But I digress. I did get the eGPU setup running two different ways, and for almost a full day each time - but each time, after I tried to unplug the laptop from the eGPU and move it around to do laptop things out and about, it stopped working. Plugging it back in and rebooting ended with unplayable framerates on games, or error 43 returned, or blue screens, and a full overhaul. The second setup I had was actually very stable from a normal use standpoint, but ended up being unsatisfactory as well. 

        TLDR: This guide will take my week of complete nonsense and trial and error where I tossed hardware around like flaming bowling pins with my two left hands and compress it into steps so that somebody else might actually get to a stable setup.

System specs 

 Laptop:   Dell Inpiron 15 7557 
 CPU:        4 Core i5, 2.3 gHz.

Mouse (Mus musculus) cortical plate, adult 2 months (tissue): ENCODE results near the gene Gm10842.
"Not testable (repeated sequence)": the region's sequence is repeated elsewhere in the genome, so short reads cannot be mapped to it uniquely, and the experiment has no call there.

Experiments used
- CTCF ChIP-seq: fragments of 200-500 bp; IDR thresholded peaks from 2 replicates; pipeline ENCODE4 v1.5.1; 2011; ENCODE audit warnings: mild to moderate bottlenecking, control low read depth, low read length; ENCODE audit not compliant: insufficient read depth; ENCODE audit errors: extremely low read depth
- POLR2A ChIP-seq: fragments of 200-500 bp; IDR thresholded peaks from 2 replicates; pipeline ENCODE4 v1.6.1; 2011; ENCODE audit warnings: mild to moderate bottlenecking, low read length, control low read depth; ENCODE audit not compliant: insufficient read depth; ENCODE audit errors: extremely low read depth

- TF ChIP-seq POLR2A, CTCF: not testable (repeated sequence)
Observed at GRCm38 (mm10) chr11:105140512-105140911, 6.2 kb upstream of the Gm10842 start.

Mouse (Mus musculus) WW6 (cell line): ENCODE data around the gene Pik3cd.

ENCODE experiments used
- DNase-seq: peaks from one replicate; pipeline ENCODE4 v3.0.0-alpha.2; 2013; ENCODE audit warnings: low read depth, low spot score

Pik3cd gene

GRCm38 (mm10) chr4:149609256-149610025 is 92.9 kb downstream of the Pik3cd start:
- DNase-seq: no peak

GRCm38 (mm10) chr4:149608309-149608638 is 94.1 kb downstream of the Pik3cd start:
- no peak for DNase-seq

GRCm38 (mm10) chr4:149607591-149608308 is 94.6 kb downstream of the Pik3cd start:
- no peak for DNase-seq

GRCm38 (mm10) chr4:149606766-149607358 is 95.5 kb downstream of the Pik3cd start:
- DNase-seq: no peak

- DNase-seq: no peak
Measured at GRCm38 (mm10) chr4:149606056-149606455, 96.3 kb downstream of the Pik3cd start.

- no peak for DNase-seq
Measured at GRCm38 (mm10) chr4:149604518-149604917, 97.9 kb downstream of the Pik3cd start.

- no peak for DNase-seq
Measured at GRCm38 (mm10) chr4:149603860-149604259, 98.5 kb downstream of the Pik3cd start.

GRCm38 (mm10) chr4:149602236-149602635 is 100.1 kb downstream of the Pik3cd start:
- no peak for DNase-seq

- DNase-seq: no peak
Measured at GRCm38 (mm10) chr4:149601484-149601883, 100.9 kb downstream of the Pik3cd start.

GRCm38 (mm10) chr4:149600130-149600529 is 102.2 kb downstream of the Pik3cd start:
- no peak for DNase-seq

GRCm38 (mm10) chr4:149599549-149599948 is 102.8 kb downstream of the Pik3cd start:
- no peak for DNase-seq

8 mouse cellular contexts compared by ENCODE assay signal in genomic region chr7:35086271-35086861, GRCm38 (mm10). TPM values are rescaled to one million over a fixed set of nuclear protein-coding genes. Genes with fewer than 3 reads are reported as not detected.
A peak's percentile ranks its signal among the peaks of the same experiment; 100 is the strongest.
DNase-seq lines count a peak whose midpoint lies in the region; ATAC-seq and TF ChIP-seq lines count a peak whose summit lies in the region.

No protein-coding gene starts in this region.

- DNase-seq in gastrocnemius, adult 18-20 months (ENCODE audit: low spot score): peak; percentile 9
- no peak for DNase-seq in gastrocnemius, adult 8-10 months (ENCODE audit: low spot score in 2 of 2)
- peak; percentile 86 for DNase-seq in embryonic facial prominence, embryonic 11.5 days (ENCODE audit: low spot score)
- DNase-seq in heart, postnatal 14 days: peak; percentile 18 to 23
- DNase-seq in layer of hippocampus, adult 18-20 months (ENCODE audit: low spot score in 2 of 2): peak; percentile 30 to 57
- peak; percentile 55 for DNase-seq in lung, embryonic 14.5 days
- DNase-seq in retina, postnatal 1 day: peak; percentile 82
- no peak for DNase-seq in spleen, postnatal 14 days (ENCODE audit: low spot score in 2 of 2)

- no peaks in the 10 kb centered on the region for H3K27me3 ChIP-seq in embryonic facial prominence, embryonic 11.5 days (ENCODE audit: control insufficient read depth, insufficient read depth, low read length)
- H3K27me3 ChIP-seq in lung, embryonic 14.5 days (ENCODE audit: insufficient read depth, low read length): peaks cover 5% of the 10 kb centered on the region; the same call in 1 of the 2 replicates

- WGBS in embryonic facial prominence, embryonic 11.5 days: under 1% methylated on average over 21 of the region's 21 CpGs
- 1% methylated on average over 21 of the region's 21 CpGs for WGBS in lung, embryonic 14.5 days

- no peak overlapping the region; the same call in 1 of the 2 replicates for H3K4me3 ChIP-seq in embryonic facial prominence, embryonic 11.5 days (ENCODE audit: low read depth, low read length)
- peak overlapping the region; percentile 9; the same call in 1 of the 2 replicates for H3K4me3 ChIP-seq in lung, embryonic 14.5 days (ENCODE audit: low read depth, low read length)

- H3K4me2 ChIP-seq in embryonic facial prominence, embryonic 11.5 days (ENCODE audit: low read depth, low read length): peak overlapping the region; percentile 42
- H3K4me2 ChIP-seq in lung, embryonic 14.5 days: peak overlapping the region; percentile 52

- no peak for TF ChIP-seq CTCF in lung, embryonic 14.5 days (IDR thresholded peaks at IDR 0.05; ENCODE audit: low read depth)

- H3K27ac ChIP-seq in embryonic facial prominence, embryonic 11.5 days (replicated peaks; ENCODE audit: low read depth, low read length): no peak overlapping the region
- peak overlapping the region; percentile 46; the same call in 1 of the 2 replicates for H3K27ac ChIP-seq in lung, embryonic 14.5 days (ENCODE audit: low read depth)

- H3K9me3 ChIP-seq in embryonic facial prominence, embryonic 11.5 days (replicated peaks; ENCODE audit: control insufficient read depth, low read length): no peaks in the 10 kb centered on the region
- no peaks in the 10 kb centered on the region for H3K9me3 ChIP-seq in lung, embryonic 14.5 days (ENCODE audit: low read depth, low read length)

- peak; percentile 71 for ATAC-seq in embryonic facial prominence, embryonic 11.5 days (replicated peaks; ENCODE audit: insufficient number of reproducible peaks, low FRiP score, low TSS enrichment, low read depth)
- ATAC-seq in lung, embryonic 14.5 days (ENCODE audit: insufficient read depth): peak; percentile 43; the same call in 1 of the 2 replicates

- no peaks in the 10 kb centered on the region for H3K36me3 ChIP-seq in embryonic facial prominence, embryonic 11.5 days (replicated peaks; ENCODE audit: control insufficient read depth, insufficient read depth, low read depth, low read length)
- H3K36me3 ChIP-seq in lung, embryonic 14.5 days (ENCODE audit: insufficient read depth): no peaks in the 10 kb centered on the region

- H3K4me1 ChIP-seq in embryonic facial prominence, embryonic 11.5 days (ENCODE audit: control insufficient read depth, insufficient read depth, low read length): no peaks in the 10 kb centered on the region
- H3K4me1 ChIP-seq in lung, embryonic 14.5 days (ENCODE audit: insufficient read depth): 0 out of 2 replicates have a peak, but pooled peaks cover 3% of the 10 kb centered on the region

This bottlenecked. Like really badly. If you have an i7, you might just be straight up golden.
iGPU:        Intel HD Graphics 530
dGPU:       Nvidid Geforce GTX 960M

Keep in mind this Laptop's M2 slot for boot SSDs cannot have an eGPU in it- it's a SATA port, not a PCI, so even though an m2 plug will fit in, it won't run.

No SSD.
Edimax WiFi + bluetooth 4.0 dongle is magic, getting back both functions you lose when you replace the wifi card in one USB port is awesome. Wifi range isn't the best but it works in an apartment.

eGPU hardware 
   No eGPU enclosure. Just stuck the EXP GDC to my table with strong double sided tape. [Youtube Link Boiii]
   V8.5c  EXP GDC Beast adapter, NGFF version. Specifically NGFF with A+E Keys. I wish ports and cables were labeled with more clarity and consistency, but oh well. This is the plug type that goes where your WiFi card does.